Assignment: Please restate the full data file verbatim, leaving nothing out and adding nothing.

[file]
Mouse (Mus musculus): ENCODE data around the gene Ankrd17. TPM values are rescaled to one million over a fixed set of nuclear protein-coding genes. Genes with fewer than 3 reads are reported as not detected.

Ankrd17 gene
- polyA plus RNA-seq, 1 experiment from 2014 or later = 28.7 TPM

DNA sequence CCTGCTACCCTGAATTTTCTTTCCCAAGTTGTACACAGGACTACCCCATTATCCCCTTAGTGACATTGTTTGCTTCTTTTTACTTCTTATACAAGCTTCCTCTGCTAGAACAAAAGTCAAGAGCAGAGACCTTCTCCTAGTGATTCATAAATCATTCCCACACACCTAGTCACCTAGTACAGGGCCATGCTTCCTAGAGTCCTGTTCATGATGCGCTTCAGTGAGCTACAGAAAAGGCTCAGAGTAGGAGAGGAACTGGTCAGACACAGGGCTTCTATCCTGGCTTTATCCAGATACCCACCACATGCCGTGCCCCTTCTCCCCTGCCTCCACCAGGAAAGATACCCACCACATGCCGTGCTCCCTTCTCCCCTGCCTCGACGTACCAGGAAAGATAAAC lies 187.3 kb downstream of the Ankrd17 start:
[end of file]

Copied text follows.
Mouse (Mus musculus): ENCODE data around the gene Ankrd17. TPM values are rescaled to one million over a fixed set of nuclear protein-coding genes. Genes with fewer than 3 reads are reported as not detected.

Ankrd17 gene
- polyA plus RNA-seq, 1 experiment from 2014 or later = 28.7 TPM

DNA sequence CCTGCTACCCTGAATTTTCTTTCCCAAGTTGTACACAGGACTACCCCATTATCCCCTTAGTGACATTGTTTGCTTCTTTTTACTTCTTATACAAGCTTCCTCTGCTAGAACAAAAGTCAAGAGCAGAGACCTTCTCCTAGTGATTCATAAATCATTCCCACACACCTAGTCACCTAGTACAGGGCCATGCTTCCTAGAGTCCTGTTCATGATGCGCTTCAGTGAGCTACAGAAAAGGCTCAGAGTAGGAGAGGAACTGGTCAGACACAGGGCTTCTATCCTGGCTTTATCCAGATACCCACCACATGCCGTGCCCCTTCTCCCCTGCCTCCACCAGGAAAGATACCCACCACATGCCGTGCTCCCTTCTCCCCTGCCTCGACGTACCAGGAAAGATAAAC lies 187.3 kb downstream of the Ankrd17 start: